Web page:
Monday, December 28, 2009

The Least of these my Brethren

25th Hour (Spike Lee, 2002) and The Wrestler (Darren Aronofsky, 2008) both take an utterly humane look at a man nearing the end of his life as he knows it. The protagonist in both the films is the kind of man people love to hate and revile, pour scorn on, and otherwise consider the scum of the earth.

Where the Spike Lee film is about the last day before a drug dealer in New York goes to jail, the Aronofsky film is about a showbiz wrestler (one of those who fight choreographed and fake battles in the ring with dialogue and spectacle). Both films are remarkable in that they succeed in humanizing and bringing depth to the kind of person who are generally considered to only have a shallow, dark side.

In 25th Hour, the director juxtaposes the drug dealer's life with his other so-called normal friends (who don't pay the price of their mistakes, whereas he does). This film does not say anything overtly, is more subtle in what it wants to show us. Many critics have justly admired the two amazing stream of consciousness scenes in this film (the first in the protagonist's mind as he pours out his contempt for others as a means of validating himself, and the second in his father's mind as he pours out his fatherly fantasy of letting his son escape the law). Both are poignant in their own way, the second much more because its canvas is far more extended.

In The Wrestler, the director illustrates not just the inner life of the wrestler himself, but also the inner life of a lap dancing woman. It is obvious to see the connection. Both are subjecting their body to a voyeuristic and superficially entertaining abuse in order to make their living. But the similarity ends there. The woman knows that hers is a false life but the wrestler, unable to find any succour in his actual relationships, turns, tragically, back to the ring in order to find meaning and sympathy. In one of the most devastating scenes in recent films, he fights his final battle with a man who, while beating him and taking a beating from him, shows great empathy and understanding towards him during the fight. I mean, who could have thought that these muscle-bound neanderthals could have such depth of character, and while fighting?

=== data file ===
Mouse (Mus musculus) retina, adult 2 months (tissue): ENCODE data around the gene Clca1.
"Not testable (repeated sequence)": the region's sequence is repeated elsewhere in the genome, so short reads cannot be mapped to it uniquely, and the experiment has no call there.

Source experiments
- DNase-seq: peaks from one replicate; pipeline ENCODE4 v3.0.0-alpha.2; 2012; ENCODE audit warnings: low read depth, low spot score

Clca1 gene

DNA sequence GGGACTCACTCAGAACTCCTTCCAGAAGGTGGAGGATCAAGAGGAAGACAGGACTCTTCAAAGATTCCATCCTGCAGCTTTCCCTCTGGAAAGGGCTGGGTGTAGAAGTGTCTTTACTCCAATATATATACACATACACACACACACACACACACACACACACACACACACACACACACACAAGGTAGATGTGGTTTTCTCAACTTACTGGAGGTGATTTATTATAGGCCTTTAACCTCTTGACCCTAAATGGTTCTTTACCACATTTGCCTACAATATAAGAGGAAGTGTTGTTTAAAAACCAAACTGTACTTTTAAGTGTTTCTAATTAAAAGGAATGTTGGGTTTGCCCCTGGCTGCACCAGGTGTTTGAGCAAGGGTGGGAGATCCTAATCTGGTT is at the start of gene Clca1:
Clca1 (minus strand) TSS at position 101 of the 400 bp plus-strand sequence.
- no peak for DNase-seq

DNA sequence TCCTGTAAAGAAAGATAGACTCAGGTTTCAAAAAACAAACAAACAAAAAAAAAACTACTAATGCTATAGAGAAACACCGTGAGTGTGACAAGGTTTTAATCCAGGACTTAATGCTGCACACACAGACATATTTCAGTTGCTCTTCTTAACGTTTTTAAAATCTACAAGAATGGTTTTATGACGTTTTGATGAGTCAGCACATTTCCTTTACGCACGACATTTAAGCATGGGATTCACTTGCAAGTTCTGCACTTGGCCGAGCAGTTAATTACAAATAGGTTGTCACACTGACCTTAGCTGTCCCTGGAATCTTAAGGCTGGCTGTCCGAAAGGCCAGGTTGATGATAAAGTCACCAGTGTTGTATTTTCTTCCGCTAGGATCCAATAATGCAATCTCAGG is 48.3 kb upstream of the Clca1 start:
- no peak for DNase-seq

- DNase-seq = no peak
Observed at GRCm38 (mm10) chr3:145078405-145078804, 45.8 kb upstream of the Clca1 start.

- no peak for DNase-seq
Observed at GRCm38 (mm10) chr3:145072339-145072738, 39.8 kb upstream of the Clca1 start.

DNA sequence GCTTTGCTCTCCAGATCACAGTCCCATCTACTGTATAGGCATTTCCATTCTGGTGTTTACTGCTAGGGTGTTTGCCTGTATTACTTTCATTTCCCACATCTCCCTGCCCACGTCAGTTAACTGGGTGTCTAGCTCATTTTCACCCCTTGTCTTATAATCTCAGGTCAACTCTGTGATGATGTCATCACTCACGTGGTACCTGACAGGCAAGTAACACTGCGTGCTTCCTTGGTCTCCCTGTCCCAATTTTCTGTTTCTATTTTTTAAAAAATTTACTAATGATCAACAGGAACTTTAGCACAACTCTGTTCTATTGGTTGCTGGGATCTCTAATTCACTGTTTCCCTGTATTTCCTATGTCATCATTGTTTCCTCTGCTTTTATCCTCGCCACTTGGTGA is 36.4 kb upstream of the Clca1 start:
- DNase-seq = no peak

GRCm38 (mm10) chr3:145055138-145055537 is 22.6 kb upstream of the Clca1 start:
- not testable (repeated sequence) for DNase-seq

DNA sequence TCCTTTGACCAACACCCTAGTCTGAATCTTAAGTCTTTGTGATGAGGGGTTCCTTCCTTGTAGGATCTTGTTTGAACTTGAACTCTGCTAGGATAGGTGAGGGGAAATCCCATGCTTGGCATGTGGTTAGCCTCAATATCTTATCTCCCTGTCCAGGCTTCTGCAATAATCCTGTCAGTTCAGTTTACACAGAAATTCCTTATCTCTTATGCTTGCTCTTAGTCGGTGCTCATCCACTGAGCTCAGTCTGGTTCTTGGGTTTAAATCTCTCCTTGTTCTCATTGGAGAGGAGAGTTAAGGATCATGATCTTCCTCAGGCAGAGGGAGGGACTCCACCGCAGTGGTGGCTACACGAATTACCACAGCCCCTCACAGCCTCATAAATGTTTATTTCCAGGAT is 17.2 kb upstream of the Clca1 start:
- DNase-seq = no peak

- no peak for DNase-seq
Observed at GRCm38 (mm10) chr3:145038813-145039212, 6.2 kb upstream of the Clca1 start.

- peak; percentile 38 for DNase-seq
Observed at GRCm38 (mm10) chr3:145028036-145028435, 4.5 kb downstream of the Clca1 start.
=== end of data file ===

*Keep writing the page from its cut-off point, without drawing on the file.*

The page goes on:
Man is complex, and his motivations are complicated. To see a man as evil just because he made a socially reprehensible choice, or because he slipped somewhere where most people don't, is to ignore his vastness, his essential similarity with the rest of us.

And of course, Mickey Rourke and Edward Norton are a pleasure to watch in their performances in the respective films.

Wednesday, December 23, 2009

Food for Thought, and for the Soul

Pleasurable Consumption is a very vast subject. Once the survival needs of the body are taken care of, what do you look forward to?

Most people then move on to seeking pleasure.

It is not necessary to define pleasure, except to note that certain neurobiological processes are involved.

Cognitive pleasures and affective pleasures are usually interpretative and imaginative in nature. These armchair-pleasures, as it were (e.g. Watching television, communicating over email or over the phone, computer games, listening to music, reading, surfing the internet, indulging in virtual social networking), are to create an imaginative world in the mind, in which narcissism regins supreme. I am the king (or queen) in these virtual worlds.

These pleasures provide the illusion of being connected, while one is increasingly isolated and alone.

This illusion and sense of self-importance needs to be sustained and nurtured by repeated affirmations, hence the addiction to these pleasures, which addiction is reaching epidemic proportion in urban affluent classes.

What, for example, is the essential reason of posting something on Facebook for most people? It is to seek acknowledgment of one's existence, an affirmation of one's tastes, a sense of sharing the intimate details of one's life in an increasingly crowded but lonely world.

And is it not true, that if nobody responds to your posts, nobody replies to your emails, and nobody comments on your status updates, you get depressed?